Virtualization, both on the software and hardware side, took center stage at the Linux/Open Source on Wall Street conference.
NEW YORKVirtualization, both on the software and hardware side, took center stage at the Linux/Open Source on Wall Street conference here April 23.
In a panel discussion titled "Linux on the Leading Edge," moderator Scott Handy, vice president of worldwide marketing and strategy for the System p at IBM, said virtualization was currently leading the innovation pack, both on the proprietary and open-source fronts.
IBM supports the mixed-source model, where users have both proprietary and open-source technologies, as this facilitates the acceleration of open standards.
"This model will sustain itself for pure economic reasons alongside proprietary and open plays. You are not even competitive if you are not leveraging the open side of this model; you can put a little in and get a lot out. There are a lot of benefits to this model," Handy said.
Handy used the panel to announce the open beta version of System p AVE
(Application Virtual Environment), a virtual Linux environment that lets x86 Linux applications run without modification on IBMs Power processor-based System p servers.
"With nearly 2,800 applications already running natively on Linux on System p servers, System p AVE will allow most x86 Linux binaries to run unmodified. Initial testing shows that it should be easy for clients to install and run a wide range of x86 Linux applications on System p and BladeCenter JS20 and JS21 servers that are using a Linux operating system," Handy said.
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"These applications should run, without any change to the application and without having to predefine that application to the Linux on Power operating system with p AVE installed," Handy said.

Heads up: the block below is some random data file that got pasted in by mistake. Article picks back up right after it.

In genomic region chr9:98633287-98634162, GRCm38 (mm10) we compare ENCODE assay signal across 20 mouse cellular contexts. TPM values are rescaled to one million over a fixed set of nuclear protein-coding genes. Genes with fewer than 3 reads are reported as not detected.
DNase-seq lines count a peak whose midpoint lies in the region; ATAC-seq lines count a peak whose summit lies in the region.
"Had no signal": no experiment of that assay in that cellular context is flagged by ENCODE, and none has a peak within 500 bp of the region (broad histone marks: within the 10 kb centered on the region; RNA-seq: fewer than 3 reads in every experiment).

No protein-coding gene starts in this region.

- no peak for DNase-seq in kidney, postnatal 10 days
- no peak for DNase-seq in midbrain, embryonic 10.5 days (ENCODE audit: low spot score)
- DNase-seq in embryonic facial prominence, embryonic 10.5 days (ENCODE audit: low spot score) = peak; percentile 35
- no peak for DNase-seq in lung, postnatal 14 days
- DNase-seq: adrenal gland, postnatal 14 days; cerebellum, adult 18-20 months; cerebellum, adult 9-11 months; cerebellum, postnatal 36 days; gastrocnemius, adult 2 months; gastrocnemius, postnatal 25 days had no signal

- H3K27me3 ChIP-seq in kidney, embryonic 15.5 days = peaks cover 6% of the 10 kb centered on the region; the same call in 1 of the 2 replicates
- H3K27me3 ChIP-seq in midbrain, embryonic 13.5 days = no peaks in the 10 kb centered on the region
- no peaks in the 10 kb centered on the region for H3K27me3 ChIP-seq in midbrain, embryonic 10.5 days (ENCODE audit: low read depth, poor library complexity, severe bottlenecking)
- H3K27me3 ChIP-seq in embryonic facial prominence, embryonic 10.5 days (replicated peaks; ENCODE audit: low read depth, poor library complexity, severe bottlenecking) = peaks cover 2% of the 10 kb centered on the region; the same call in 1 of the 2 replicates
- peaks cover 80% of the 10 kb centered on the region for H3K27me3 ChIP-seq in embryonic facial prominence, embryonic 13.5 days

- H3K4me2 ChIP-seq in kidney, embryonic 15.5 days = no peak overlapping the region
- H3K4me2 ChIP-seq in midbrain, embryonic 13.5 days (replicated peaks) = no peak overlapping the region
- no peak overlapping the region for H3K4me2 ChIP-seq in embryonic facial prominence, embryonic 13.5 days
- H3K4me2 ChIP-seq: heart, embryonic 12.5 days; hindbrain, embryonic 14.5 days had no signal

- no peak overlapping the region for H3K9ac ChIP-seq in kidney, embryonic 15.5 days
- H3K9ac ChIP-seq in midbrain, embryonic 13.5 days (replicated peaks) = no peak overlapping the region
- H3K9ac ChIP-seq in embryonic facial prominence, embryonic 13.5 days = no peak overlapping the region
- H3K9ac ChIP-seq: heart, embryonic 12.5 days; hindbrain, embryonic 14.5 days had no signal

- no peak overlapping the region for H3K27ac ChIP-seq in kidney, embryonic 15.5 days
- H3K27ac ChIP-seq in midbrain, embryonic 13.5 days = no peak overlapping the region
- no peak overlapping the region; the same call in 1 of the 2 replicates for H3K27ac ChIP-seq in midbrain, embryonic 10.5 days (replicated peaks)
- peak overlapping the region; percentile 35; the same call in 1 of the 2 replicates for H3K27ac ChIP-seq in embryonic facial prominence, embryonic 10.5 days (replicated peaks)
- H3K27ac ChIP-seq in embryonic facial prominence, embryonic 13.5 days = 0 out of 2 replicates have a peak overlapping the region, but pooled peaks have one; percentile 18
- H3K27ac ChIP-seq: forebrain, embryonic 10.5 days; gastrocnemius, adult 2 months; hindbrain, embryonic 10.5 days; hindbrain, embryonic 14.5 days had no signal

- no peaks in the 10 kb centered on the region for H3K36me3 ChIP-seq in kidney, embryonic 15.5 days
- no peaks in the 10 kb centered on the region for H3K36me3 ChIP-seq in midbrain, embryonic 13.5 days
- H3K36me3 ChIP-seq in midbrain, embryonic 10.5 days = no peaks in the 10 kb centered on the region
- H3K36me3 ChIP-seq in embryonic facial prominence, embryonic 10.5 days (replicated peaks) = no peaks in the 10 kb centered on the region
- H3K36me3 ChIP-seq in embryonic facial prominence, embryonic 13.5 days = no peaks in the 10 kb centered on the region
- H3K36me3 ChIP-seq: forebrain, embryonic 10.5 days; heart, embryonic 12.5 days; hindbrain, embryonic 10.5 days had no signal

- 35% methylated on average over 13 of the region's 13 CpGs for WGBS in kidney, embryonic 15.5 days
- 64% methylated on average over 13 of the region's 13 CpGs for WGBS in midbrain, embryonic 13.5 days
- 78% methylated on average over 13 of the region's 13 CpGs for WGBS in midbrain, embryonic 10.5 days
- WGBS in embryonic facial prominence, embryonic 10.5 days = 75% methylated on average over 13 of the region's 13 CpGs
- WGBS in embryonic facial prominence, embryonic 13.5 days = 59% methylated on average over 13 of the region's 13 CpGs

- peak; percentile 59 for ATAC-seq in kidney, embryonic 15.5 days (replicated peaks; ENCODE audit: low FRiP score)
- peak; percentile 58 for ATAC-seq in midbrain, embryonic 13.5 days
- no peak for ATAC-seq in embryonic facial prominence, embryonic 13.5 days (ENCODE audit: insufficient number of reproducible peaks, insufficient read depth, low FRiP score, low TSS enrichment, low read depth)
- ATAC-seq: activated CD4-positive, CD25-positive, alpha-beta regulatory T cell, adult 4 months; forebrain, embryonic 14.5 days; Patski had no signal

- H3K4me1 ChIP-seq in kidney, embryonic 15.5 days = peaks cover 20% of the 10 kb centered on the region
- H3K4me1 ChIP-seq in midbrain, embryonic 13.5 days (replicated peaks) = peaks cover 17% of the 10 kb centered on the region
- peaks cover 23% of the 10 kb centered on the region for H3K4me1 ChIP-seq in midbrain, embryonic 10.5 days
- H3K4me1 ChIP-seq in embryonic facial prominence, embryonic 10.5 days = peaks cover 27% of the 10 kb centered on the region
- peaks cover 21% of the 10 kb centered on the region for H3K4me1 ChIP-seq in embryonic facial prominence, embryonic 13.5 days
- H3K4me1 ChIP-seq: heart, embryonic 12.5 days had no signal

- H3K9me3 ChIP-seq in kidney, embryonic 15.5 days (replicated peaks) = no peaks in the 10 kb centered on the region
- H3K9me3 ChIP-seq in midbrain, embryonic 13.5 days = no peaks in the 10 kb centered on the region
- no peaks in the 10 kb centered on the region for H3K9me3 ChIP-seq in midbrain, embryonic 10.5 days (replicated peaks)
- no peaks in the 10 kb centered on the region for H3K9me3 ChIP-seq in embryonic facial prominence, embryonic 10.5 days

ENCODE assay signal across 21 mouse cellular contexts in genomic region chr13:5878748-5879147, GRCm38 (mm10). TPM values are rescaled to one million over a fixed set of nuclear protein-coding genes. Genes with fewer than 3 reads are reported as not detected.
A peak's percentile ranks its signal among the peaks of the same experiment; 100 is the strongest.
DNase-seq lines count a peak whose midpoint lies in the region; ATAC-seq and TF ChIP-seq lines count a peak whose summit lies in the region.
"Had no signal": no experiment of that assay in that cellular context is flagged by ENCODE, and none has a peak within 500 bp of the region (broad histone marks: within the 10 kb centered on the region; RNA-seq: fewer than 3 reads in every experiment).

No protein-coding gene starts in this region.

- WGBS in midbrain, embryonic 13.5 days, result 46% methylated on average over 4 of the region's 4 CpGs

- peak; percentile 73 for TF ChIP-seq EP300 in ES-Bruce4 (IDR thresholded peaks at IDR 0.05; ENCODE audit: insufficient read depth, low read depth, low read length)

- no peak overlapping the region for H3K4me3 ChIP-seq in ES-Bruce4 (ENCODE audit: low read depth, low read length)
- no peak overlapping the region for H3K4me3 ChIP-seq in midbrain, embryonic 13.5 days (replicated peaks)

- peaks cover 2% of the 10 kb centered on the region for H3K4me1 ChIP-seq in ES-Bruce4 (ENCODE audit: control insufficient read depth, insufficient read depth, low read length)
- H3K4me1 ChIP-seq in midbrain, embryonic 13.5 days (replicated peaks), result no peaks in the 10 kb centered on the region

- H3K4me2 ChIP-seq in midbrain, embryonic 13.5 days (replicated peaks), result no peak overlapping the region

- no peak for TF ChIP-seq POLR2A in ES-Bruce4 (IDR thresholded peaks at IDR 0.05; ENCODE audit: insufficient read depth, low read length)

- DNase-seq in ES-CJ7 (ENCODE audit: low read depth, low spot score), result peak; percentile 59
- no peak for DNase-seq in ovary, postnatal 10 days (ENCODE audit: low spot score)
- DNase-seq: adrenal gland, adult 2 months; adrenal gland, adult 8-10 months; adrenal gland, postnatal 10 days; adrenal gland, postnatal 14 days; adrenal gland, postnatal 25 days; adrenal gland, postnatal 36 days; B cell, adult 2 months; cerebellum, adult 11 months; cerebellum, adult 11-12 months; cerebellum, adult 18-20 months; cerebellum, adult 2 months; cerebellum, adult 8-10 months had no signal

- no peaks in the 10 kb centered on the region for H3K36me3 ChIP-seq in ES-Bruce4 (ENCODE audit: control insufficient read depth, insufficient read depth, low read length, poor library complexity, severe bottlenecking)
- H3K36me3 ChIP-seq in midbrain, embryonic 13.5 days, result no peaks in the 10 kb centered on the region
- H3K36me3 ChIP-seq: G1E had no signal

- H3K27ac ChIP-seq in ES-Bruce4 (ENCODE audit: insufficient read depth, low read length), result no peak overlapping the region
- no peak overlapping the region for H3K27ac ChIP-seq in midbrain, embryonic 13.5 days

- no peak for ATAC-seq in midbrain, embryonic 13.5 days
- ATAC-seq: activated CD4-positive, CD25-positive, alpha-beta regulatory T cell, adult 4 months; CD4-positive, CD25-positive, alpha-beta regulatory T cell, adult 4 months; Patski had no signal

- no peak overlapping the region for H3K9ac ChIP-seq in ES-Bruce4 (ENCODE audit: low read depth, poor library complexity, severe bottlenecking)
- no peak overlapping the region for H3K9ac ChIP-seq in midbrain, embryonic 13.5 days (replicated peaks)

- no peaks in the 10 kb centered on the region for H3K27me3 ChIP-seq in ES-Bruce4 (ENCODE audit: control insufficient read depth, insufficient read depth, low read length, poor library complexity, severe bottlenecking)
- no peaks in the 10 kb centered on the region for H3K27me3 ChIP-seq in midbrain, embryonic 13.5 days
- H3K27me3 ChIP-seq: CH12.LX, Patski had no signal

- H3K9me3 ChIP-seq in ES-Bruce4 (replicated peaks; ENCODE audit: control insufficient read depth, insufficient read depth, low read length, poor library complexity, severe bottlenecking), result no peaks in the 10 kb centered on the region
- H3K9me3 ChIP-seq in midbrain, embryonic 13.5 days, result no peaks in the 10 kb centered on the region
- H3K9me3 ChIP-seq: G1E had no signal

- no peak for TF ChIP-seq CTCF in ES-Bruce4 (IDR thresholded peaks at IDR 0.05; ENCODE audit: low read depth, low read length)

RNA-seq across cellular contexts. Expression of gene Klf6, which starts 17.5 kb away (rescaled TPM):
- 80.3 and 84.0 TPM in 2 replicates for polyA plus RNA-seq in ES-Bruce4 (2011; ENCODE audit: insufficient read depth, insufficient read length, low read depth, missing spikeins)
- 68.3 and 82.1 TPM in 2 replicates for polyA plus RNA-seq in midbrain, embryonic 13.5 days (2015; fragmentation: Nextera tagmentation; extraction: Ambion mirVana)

Bob Wiederhold, chairman, president and CEO of Transitive, said that while server virtualization was getting the most attention, there were other scenarios that would play out over the next few years.
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Hardware virtualization was one of those scenarios and allowed technology compiled for one processor and operating system to run on another processor/operating system without any source code or binary changes, Wiederhold said.
This eliminated the porting requirements for both ISV and internally developed software, allowing an immediate expansion of the software ecosystem while dramatically lowering the barriers to server migration.
"It also extends the benefits of server consolidation and portioning. The applications just work, there is full functionality [and] high performance, and it is completely transparent and highly reliable," Wiederhold said.
There were already 6 million users of this technology, not in the enterprise space but rather on the PC. Benefits of hardware virtualization for the enterprise included the fact that users would now be able to run Sun Microsystems Solaris/SPARC applications on Linux and x86, he said, referring to a European telephone company customer who had moved 150 of his Solaris/SPARC applications across and intended to do the same for the remaining 1,350.
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Robert Woeckener, the System z Linux and Unix systems engineering and administration manager at Nationwide, said the company had been running out of data center space, using too much power and experiencing a staff and skills shortage, which was one of the reasons why it started looking at virtualization.
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